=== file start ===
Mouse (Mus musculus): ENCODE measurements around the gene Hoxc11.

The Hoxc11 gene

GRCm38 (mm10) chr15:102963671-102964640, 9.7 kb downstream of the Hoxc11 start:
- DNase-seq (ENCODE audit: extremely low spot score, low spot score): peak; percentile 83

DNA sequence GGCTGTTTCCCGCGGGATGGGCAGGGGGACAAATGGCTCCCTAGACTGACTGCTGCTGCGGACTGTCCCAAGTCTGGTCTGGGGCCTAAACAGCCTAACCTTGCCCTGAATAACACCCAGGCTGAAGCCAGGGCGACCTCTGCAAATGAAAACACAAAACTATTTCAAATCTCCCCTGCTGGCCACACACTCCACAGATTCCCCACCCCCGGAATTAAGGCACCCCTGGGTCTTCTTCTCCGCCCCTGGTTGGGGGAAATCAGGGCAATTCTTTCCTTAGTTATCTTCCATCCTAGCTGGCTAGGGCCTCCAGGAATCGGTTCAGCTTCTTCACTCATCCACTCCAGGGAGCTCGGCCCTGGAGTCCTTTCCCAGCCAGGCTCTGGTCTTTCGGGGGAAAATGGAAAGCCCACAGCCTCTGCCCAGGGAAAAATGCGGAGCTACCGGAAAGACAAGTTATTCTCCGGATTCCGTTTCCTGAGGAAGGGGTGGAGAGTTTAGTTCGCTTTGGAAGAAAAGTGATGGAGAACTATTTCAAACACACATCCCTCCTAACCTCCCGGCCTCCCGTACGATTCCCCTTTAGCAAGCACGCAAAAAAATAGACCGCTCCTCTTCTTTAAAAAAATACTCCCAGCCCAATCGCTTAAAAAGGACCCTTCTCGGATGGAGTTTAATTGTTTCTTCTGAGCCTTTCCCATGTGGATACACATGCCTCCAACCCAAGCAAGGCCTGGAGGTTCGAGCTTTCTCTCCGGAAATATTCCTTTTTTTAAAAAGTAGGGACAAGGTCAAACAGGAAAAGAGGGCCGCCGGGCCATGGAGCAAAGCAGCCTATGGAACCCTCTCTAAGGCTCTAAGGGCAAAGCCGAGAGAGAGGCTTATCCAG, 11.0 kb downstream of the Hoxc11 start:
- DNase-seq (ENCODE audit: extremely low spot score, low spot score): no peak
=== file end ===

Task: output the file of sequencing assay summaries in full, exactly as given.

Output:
Mouse (Mus musculus): ENCODE measurements around the gene Hoxc11.

The Hoxc11 gene

GRCm38 (mm10) chr15:102963671-102964640, 9.7 kb downstream of the Hoxc11 start:
- DNase-seq (ENCODE audit: extremely low spot score, low spot score): peak; percentile 83

DNA sequence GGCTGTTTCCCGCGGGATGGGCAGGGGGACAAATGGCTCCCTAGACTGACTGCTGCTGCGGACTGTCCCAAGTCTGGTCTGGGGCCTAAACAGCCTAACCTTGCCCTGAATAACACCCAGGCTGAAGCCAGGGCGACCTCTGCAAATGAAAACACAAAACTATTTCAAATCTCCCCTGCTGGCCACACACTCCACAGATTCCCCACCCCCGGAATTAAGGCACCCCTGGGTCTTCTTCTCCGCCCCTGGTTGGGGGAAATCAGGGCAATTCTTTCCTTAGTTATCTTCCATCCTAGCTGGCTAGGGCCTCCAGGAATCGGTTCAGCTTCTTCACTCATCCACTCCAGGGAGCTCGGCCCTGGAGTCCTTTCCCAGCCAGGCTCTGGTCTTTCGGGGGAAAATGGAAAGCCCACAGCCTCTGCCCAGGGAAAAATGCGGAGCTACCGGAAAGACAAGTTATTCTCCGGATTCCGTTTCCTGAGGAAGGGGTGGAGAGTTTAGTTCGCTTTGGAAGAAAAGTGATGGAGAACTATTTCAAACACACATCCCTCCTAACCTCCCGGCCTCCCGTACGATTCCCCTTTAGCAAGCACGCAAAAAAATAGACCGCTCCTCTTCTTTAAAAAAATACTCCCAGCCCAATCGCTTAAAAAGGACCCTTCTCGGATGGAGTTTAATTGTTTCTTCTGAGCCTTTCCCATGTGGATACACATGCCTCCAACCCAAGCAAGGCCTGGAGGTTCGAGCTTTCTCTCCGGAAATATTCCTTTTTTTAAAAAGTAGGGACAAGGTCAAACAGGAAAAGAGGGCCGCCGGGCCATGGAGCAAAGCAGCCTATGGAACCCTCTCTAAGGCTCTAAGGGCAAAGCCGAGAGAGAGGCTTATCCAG, 11.0 kb downstream of the Hoxc11 start:
- DNase-seq (ENCODE audit: extremely low spot score, low spot score): no peak